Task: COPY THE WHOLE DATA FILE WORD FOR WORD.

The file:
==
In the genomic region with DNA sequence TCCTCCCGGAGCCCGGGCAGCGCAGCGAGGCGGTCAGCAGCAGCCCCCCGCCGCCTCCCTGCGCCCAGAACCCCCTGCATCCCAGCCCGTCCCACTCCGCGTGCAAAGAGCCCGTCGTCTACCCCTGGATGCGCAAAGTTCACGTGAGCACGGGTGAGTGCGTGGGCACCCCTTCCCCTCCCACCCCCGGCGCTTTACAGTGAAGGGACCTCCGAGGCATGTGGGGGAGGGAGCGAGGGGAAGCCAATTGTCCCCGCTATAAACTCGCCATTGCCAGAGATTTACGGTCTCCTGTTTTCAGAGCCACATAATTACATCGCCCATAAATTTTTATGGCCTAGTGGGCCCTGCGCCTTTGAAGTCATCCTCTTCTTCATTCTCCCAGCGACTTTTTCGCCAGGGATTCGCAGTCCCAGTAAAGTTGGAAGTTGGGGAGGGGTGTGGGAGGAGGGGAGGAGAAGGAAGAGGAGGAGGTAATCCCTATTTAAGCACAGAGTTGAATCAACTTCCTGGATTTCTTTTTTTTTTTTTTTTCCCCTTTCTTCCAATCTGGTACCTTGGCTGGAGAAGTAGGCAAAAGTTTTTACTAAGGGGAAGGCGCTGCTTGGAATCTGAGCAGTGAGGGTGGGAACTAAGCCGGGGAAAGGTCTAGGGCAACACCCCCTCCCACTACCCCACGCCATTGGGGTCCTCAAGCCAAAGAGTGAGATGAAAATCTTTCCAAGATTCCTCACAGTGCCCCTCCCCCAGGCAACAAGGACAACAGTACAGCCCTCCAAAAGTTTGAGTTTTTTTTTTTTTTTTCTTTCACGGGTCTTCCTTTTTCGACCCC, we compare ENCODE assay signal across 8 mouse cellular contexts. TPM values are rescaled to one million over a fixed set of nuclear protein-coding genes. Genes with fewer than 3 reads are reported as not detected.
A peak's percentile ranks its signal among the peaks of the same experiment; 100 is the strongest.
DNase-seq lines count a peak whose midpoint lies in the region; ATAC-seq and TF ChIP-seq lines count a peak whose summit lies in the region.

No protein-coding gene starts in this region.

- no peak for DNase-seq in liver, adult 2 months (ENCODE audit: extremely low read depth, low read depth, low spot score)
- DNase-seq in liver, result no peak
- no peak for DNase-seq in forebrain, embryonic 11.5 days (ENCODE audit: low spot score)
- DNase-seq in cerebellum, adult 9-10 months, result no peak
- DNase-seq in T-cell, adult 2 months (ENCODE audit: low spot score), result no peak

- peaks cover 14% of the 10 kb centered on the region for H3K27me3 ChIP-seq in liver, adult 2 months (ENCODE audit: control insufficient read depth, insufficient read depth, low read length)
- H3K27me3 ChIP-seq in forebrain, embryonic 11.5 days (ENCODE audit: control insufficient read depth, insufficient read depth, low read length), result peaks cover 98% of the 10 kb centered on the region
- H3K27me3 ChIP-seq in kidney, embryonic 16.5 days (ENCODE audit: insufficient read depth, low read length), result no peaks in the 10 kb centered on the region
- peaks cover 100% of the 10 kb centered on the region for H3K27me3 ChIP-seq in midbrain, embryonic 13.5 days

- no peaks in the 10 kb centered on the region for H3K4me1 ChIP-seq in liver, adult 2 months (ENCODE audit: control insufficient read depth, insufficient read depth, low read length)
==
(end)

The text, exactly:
In the genomic region with DNA sequence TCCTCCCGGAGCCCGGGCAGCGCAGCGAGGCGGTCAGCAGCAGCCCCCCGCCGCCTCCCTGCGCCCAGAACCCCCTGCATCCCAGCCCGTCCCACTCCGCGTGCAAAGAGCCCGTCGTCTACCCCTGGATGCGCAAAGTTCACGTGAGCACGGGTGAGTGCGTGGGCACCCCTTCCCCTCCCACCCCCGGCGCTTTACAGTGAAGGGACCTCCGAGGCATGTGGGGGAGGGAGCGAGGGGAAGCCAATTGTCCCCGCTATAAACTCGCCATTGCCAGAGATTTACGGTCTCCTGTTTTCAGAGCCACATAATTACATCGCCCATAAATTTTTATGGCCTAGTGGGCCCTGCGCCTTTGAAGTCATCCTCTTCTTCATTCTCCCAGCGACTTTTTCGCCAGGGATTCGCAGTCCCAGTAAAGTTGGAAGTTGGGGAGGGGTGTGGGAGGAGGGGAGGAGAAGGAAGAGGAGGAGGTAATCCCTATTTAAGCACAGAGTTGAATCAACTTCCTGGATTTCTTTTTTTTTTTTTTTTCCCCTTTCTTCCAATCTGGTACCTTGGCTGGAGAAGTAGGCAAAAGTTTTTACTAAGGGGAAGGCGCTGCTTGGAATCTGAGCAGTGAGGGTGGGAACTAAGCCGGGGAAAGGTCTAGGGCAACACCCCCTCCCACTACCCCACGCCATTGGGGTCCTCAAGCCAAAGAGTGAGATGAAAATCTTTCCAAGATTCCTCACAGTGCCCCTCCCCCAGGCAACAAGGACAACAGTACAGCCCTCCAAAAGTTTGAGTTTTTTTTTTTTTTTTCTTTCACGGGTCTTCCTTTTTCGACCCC, we compare ENCODE assay signal across 8 mouse cellular contexts. TPM values are rescaled to one million over a fixed set of nuclear protein-coding genes. Genes with fewer than 3 reads are reported as not detected.
A peak's percentile ranks its signal among the peaks of the same experiment; 100 is the strongest.
DNase-seq lines count a peak whose midpoint lies in the region; ATAC-seq and TF ChIP-seq lines count a peak whose summit lies in the region.

No protein-coding gene starts in this region.

- no peak for DNase-seq in liver, adult 2 months (ENCODE audit: extremely low read depth, low read depth, low spot score)
- DNase-seq in liver, result no peak
- no peak for DNase-seq in forebrain, embryonic 11.5 days (ENCODE audit: low spot score)
- DNase-seq in cerebellum, adult 9-10 months, result no peak
- DNase-seq in T-cell, adult 2 months (ENCODE audit: low spot score), result no peak

- peaks cover 14% of the 10 kb centered on the region for H3K27me3 ChIP-seq in liver, adult 2 months (ENCODE audit: control insufficient read depth, insufficient read depth, low read length)
- H3K27me3 ChIP-seq in forebrain, embryonic 11.5 days (ENCODE audit: control insufficient read depth, insufficient read depth, low read length), result peaks cover 98% of the 10 kb centered on the region
- H3K27me3 ChIP-seq in kidney, embryonic 16.5 days (ENCODE audit: insufficient read depth, low read length), result no peaks in the 10 kb centered on the region
- peaks cover 100% of the 10 kb centered on the region for H3K27me3 ChIP-seq in midbrain, embryonic 13.5 days

- no peaks in the 10 kb centered on the region for H3K4me1 ChIP-seq in liver, adult 2 months (ENCODE audit: control insufficient read depth, insufficient read depth, low read length)